Amsterdam, the capital of the Netherlands, has a history of legendary public stances. DOPE readers probably recall one particularly famous legislative stance the city took — I refer to the 2012 decision to remove all copyright law protecting the world-renowned Rijksmuseum. Anyone with an internet connection can freely download and repurpose images from the collection for literary, dramatic, musical, artistic and business purposes.
In his seminal 2008 book, “Remix,”Dr. Lawrence Lessig explores internet users’ instinctive love for discovering and repurposing content online. Remix culture, as he calls it, is the native language of the internet. Lessig explains that profit-minded corporations manipulate old copyright laws to stifle the expression of remix culture and herd users into monetized platforms, such as YouTube, Spotify and Netflix.
Ever the contrarian, Amsterdam rolled up copyright convention and set it ablaze. The Rijksmuseum discarded the exclusivity of access, often considered the foundation of museums’ profitability. The entire million-item collection is in the public domain. The Rijksmuseum hopes users will access their online “Rijksstudio” portal, enjoy the collection, download their favorite pieces and spread the museum’s influence around the world.
The Rijksmuseum is not the only public collection embracing a digital future. Globally, curated cultural exhibits are learning that they must assume cultural leadership positions by opening their collections to the community — and doing so won’t necessarily mean a drop in attendance, either.
Below the Surface
The July 2018 opening of Amsterdam’s new transportation hub, Rokin metro, marked the completion of the city’s 15-year “Below The Surface”project. The operation employed a diverse cast of archeologists, data scientists, designers and media professionals in building a public works project with a permanent digital legacy.
“The quality of our work is evident in the magnitude of the resulting discussion,” comments Dr. J.H.G. Gawronski, professor at the University of Amsterdam and lead archeologist on the project. “We’ve opened the story of 100,000 years of material culture to public interpretation. We welcome private curation and discussion by the public in the digital space.”
The public can engage with “Below The Surface” both physically and digitally. Rokin metro features 20,000 artifacts set into two 15-meter showcases that run alongside its escalator entryway, and hundreds of thousands more discoveries are available at the project’s website.
The Collaborative Model
“Museums tend to think inside-out,” argues Dr. Jeroen van Erp, founding partner and innovation strategist at Fabrique, a digital agency. “We must now design with a model of collaboration, introducing novel means of interaction which engage people and rise above the artifact that is presented.”
Ambitious, multi-disciplinary collaborations in line with van Erp’s ideas have found willing partners in museums looking to pioneer new engagement strategies. Judith Guston, curator and director of the Rosenbach, led a bold collaboration with Arizona State University to present their collection of rare books in a modern light. “‘Frankenstein & Dracula: Gothic Monsters, Modern Science’incorporated multi-media storytelling, collaborative technology and gaming,” explains Guston. The exhibition aimed to “illustrate the continuing relevance and importance of monster stories on their 200th anniversary.” Guston’s team realized they had succeeded when visitors ages 18 to 40 jumped from 25 percent to 61 percent of all exhibit attendees.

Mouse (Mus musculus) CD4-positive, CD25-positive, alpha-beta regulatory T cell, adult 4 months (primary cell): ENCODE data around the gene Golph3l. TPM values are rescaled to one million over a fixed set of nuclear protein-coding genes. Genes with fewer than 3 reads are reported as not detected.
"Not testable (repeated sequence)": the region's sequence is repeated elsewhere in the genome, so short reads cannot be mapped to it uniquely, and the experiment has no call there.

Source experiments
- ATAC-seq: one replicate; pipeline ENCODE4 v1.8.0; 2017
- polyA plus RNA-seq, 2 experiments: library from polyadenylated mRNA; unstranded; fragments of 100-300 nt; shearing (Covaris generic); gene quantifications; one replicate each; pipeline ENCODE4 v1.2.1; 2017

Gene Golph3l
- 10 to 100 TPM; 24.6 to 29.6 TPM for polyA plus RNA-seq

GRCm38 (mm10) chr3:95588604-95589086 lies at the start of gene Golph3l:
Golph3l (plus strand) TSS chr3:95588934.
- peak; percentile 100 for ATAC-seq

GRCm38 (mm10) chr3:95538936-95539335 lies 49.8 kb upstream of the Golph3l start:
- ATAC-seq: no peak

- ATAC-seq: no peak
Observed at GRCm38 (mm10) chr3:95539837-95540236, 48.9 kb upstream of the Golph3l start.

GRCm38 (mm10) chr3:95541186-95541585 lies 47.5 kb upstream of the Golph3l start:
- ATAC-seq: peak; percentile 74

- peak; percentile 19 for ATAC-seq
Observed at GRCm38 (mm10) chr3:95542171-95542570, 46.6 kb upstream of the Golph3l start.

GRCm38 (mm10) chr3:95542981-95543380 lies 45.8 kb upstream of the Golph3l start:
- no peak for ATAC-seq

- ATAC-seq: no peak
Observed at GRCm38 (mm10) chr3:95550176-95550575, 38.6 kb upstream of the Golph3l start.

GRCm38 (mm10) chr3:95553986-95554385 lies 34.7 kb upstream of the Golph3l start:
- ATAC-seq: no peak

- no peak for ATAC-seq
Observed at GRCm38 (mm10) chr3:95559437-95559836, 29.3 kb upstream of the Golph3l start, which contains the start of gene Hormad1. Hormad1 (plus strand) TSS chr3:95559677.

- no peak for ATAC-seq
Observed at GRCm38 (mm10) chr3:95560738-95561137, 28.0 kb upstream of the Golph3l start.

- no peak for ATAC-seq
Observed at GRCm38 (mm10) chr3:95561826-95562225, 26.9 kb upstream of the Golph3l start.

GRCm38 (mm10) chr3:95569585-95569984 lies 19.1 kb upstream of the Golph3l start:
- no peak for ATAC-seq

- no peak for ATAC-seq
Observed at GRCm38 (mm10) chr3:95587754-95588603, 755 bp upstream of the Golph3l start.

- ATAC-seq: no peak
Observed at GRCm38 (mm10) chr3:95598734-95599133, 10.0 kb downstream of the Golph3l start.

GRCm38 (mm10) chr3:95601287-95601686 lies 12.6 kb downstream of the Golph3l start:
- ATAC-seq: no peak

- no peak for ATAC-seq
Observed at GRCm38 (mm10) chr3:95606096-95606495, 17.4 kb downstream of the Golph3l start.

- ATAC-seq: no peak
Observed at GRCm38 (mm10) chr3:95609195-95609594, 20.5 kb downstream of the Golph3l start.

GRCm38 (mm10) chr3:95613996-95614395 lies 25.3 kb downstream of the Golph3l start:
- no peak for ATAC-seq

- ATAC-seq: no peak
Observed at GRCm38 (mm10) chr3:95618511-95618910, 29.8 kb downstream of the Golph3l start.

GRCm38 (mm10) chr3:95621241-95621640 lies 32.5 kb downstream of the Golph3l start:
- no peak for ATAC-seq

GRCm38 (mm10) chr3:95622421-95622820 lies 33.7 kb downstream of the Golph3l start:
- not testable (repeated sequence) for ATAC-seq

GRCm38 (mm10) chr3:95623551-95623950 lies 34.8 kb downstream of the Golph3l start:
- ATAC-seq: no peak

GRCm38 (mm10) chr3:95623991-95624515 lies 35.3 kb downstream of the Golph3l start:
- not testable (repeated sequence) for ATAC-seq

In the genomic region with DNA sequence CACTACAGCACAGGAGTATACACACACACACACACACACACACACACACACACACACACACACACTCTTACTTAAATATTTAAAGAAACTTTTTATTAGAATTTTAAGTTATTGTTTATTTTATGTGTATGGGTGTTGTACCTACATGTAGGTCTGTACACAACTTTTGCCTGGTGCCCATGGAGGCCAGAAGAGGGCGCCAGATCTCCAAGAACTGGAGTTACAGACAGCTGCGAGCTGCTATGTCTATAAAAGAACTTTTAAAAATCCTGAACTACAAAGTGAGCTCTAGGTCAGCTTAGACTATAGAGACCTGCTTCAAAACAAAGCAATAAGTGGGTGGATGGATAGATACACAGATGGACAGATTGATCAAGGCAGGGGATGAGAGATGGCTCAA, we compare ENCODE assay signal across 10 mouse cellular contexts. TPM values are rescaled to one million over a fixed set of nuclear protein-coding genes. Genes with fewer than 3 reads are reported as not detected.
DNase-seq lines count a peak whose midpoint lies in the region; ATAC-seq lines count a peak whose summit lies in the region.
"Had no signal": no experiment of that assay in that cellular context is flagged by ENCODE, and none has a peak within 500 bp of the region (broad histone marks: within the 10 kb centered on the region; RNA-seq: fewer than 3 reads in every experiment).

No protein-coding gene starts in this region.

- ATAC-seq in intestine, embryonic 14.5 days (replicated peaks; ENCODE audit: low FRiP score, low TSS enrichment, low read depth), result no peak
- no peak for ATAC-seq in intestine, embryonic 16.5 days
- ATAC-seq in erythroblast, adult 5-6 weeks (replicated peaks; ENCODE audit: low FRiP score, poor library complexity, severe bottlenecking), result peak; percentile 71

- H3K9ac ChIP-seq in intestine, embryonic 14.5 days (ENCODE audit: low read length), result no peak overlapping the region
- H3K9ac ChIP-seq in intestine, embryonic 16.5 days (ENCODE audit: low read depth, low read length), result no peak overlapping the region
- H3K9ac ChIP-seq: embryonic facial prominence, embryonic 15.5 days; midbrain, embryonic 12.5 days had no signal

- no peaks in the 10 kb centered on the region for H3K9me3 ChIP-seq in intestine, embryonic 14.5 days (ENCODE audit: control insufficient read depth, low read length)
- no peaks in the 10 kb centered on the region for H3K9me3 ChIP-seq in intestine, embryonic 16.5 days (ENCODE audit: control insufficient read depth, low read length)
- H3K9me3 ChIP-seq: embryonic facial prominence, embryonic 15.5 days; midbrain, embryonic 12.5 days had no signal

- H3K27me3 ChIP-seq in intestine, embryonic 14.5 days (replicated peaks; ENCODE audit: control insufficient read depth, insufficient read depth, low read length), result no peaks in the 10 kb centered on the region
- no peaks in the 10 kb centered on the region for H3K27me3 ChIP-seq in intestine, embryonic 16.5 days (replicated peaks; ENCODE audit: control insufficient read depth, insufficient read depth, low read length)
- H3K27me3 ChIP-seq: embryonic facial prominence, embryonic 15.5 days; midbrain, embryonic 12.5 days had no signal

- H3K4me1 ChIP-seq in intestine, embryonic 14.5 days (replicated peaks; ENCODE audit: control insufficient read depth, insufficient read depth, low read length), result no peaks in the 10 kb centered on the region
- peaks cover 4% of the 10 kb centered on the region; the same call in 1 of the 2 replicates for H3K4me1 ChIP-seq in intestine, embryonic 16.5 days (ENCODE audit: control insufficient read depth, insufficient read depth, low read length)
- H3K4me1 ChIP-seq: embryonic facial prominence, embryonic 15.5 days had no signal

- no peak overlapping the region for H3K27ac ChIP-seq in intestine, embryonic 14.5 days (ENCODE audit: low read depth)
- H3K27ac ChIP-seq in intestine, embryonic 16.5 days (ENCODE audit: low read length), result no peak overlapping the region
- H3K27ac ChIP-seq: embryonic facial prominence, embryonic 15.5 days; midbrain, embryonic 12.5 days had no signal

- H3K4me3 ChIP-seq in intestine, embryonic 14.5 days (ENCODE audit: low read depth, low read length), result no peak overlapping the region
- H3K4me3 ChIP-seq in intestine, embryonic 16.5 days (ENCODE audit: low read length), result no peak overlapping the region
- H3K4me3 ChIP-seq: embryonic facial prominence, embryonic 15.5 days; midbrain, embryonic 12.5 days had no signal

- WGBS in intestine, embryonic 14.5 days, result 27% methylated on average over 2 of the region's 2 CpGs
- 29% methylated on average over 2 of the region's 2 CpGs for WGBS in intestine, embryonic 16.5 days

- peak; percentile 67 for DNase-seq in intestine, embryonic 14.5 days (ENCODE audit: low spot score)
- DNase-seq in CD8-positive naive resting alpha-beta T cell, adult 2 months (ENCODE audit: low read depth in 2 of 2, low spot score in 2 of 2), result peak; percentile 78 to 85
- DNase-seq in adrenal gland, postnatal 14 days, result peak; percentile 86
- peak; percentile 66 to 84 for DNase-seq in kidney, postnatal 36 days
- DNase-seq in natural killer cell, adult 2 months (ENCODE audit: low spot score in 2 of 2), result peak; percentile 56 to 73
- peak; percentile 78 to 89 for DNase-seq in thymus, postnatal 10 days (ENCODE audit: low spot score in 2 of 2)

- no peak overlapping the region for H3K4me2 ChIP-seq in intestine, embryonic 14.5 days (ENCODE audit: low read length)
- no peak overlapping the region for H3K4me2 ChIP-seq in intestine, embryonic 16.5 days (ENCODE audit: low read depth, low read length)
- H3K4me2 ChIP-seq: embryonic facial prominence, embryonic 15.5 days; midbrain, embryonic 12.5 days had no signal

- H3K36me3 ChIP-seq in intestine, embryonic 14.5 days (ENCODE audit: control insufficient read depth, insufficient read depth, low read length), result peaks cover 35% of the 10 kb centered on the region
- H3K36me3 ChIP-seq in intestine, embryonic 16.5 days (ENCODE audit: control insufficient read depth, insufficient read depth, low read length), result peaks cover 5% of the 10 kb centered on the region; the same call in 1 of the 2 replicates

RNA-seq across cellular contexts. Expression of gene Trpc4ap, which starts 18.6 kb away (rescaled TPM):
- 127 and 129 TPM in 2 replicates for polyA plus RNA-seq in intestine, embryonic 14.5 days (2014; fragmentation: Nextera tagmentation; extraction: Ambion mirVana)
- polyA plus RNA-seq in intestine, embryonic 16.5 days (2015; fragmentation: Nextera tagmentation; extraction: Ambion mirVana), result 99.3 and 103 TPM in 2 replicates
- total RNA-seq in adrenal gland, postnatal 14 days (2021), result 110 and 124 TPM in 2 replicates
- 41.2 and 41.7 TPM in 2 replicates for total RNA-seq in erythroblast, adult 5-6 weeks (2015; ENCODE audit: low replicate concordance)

Stories and experiences, not necessarily artifacts, draw modern audiences. Both “BelowThe Surface”and the“Frankenstein & Dracula”were able to inspire the exhibition of otherwise unengaging artifacts by embracing creative collaborations.
Third Party Competitors
While “Frankenstein & Dracula”embraced multimedia in its physical presentation, the future promises exhibits that the public will access from the comfort of their own homes. Virtual reality headsets will soon be able to transport a classroom in backwater Gurley, Alabama, on a field trip to the National Air and Space Museum, to space itself, or even to the Big Bang — if they believe in that kind of stuff.
“We all have a story to tell,” notes Ross Allison, owner of Spooked in Seattle Ghost Tours. “Where a museum can get you up close and personal, a tour can take you on an adventure.” Smaller, more nimble outfits, like Spooked in Seattle, can interface with platform technology more easily than big museums.
Wherever experiences can be packaged, distribution platform(s) will emerge. Amazon’s in-person sales killed Toys“R”Us. Netflix killed Blockbuster. Imagine a YouTube-like service offering digital experiences like Allison’s at a fraction of the price. A well-designed program could employ data science to accumulate information to rival that of the expert curators.
The Future of Museums
By producing more shared content, museums can not only survive the rapidly changing tastes of modern audiences, but more effectively enrich the culture of the global population — which was their purpose, to begin with. Museums can achieve widespread adoption of their brand by opening their collections to the community, and, by developing this brand, museums add pedigree and credibility to public content.
To facilitate this change, museums must produce more content and become less exclusive, while maintaining inflow from federal funding, donors and sales. While not every museum can necessarily drop their entire collection into the public domain, the Rijksmuseum and its peers show a way for these institutions to better serve the principles of giving and sharing as we push into exciting new futures.